Our first taste of the curve, Paxton changes the terrain but Lowrie takes it. Heck of a take. The breaking ball looks pretty good to my untrained eye.
So now what? Paxton missed with the cutter and Lowrie took the curve for a ball. He’s fouled off each fastball he’s seen since the first one. Paxton is six pitches deep into the battle and the batter has seen the whole repertoire.
Ultimately, the big lefty goes back to the fastball but misses again and Lowrie deposits it into the outfield for a single.
I know this series is called Ode to a Pitcher, but let’s take a moment and appreciate what Jed Lowrie does here. He fends off fastball after fastball, all over the zone, after missing the first one. He adjusts to a cutter up and away and takes a nice curveball below the zone. Then, finally, when he gets a fastball right over the plate he flicks it into the outfield. That was his pitch and he handled it well.
Great piece of hitting.
Now Paxton faces a major home run threat in Khris Davis (136 OPS+). I couldn’t fault you for thinking of, say, Aaron Judge or Mike Trout as the game’s premier power hitter, but Davis is at least in the picture and in fact, led the bigs in bombs last season.
If Paxton messes around this game will be 2-0 in a hurry.
With a runner on first, Paxton comes right at the Athletics slugger with a fastball that misses just above the zone.
Big Maple, looking to balance the count, throws another fastball up and in. It misses and the count runs to 2-0, not great. But there is some value in the sequencing here. You don’t want a slugger like Davis feeling comfortable stretching out over the plate.
Consider this as a Mariner fan. You watched Paxton blast away two hitters to open the inning. Man, Big Maple’s looking good today!
Then, he engages in this long battle with Jed Lowrie, pounding fastball after fastball only to lose. Okay. Not great, but no big deal. Just a single. Now, though, he’s working behind in the count against a true slugger. If Paxton has suddenly lost the zone — as pitchers do, even great ones — this inning turns from a lot of fun to a lot of yuck real quick.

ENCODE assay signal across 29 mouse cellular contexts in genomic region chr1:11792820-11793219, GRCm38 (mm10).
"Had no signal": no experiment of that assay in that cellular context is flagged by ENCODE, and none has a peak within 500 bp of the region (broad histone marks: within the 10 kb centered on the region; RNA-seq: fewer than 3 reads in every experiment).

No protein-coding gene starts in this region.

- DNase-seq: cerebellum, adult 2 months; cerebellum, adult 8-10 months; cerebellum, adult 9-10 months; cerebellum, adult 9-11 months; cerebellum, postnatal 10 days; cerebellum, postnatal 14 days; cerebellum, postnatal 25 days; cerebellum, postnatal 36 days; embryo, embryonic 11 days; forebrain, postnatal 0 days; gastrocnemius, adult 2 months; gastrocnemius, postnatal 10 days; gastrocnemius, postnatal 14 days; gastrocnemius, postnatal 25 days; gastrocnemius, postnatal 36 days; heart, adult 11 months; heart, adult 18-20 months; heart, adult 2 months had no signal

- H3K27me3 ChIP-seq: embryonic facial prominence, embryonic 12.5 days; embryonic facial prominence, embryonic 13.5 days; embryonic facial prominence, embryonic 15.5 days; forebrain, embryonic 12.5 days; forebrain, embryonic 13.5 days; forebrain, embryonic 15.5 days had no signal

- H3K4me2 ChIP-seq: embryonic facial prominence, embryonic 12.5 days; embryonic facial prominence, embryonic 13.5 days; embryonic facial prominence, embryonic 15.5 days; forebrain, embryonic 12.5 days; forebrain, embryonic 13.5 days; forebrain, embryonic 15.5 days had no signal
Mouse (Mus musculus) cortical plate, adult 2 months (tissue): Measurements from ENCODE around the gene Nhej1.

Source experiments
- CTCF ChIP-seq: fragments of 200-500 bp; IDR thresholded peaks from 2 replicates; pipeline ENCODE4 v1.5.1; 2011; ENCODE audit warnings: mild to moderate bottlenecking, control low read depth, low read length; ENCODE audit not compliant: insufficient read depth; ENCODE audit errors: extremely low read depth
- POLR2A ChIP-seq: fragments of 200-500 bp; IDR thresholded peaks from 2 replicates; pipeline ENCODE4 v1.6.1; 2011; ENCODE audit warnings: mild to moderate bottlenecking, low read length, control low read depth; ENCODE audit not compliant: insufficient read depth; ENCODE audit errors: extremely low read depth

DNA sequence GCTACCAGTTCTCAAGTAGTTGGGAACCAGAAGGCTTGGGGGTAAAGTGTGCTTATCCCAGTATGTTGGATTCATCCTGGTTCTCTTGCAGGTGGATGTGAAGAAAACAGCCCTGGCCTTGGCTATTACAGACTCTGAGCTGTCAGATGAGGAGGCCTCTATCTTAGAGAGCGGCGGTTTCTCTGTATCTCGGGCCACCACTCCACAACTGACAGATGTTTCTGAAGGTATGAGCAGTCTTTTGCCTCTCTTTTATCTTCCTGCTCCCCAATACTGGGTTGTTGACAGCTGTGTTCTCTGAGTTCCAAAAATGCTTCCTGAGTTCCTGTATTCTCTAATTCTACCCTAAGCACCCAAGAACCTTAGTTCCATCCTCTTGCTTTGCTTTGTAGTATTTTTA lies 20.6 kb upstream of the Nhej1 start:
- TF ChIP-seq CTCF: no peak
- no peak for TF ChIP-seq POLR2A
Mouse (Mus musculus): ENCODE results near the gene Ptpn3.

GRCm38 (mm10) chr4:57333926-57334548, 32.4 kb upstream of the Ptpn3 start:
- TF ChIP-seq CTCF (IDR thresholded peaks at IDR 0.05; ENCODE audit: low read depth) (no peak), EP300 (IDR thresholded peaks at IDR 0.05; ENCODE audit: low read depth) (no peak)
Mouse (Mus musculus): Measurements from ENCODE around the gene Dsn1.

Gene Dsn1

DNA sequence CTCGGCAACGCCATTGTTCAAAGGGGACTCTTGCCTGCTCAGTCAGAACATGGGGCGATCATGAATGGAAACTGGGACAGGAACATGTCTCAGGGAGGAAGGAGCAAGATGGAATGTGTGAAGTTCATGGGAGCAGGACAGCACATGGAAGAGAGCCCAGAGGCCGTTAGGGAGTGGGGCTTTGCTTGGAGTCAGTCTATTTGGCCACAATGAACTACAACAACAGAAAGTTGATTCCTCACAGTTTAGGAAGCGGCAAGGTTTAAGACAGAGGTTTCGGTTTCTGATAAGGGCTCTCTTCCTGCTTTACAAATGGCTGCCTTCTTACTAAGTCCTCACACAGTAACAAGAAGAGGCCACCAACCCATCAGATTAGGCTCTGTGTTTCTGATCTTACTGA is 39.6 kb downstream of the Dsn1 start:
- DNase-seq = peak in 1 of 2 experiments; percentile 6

This is a critical pitch. You can guess what the lefthander turns to.
(And, for the record, no I’m not sure why the previous fastball was a ball but this next one is a strike. Props to Zunino for yanking this fastball back over the corner, by the way.)
Paxton’s worked fastballs inside the last two pitches. Probably don’t want to go back to that, so with the count 2-1 let’s consider the options:
- Go outside with the heat
- Move down in the zone with the curveball
- Move up in the zone with the fastball or the cutter
Paxton chooses the first, delivering a hard fastball neatly on the outside corner that Davis can’t catch up to. Excellent pitch in sequence and a great look at the power of working both sides of the plate.
Like a lot of sluggers, Davis pops plenty of homers but he also strikes out a lot (sixth most in the AL last year). While you might expect Paxton to break out that curveball here with the count 2-2, after so many fastballs, he doesn’t. The hard-thrower instead moves the fastball back inside and gets a called strike three to end the threat.
This inning served for me as a great exercise in the power of a good fastball. Paxton barely turns to his offspeed pitches to attack the Athletics; instead, he works them with fastballs all over the zone, flashing velocity and command all the way. Unlike, say, a Max Scherzer who might pummel you with fastballs to set up the changeup, in today’s breakdown we see a pitcher able to set up and finish batters with just one pitch.
Pretty imposing stuff.
Paxton is a critical part of the Yankees rotation this year, especially with their ace on the injured list. How will he fare? He has the stuff to make a run at a Cy Young but given the change in ballparks (Yankee Stadium is far more hitter-friendly, thus exasperating his home run issues) and Paxton’s tendency to suffer through lots of minor injuries, might this acquisition end up faring more like Javier Vasquez (both times) or Sonny Gray? Every Yankee fan reading this just shuddered.
Probably not. Hard fastballs tend to travel and Big Maple has one — but he’ll certainly be facing bigger moments in pinstripes than he did out west.
Previous Ode to a Pitcher breakdowns: